Polish Prime Minister Tusk Proposes Liberalizing Abortion Law and Access to Morning-After Pill

Polish Prime Minister Donald Tusk intends to challenge the severe restrictions on abortion under the current Law and Justice Party (PiS) government.

Tusk to liberalize abortion law

Under the PiS government, the right to abortion in Poland has been severely restricted. Prime Minister Tusk wants to change that. The morning-after pill should also be available without a prescription. The plans need to be approved by parliament.

Poland’s new Prime Minister, Donald Tusk, wants to loosen abortion laws. “We are ready to introduce a bill into parliament in the coming hours for legal and safe abortions up to the twelfth week of pregnancy,” Tusk said before journalists in Warsaw.

The proposed legislation is the proposal of his party, the liberal-conservative Civic Coalition. Tusk’s center-left government also includes two other parties, the Left Alliance Lewica and the Christian-conservative Third Way. “As you know, there are different views on this issue (abortion) within the coalition,” Tusk said.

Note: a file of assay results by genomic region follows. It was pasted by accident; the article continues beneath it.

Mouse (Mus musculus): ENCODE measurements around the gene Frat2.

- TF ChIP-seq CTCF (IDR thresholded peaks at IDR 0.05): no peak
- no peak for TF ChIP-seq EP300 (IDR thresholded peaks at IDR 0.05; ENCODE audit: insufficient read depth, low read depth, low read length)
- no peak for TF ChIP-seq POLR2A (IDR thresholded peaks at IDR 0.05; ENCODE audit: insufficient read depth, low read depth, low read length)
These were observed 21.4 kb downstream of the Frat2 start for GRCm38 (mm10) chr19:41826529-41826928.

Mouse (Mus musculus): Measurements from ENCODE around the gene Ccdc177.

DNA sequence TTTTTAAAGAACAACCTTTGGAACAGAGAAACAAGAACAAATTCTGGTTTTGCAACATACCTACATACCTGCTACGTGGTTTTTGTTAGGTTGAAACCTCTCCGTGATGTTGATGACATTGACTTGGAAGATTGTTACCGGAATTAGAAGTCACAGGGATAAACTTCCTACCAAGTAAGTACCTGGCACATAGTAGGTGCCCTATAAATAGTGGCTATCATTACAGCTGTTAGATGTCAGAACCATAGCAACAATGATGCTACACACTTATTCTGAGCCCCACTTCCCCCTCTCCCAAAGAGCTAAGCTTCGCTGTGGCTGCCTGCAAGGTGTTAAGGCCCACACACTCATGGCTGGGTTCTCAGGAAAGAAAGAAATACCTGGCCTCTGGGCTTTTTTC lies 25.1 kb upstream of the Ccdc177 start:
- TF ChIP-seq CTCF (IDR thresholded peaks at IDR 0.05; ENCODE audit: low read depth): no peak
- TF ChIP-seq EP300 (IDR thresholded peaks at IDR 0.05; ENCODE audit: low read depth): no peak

Another bill aims to facilitate access to the morning-after pill. According to the proposal, women and girls aged 15 and older will be able to obtain it without a prescription.

Tightening caused massive protests in 2020

Poland’s abortion law is currently as restrictive as almost anywhere else in Europe. Abortions are only allowed in cases of rape or incest or when the life of the mother is at risk. Prior to Tusk taking office in December, the national-conservative Law and Justice Party (PiS) had also introduced a prescription requirement for the morning-after pill in 2017.

After the Supreme Court ruled in 2020 for a near-total ban on abortions, thousands protested nationwide. Since then, numerous people have taken to the streets to protest against the abortion law.

Parliament still needs to approve

The left-liberal and pro-European camp had already promised to liberalize abortion rights during the election campaign. After their victory in October, Tusk and his coalition partners included the planned reforms in their coalition agreement.

After approval by parliament, the new laws still need to be enacted by Poland’s President, Andrzej Duda, who is close to the PiS party.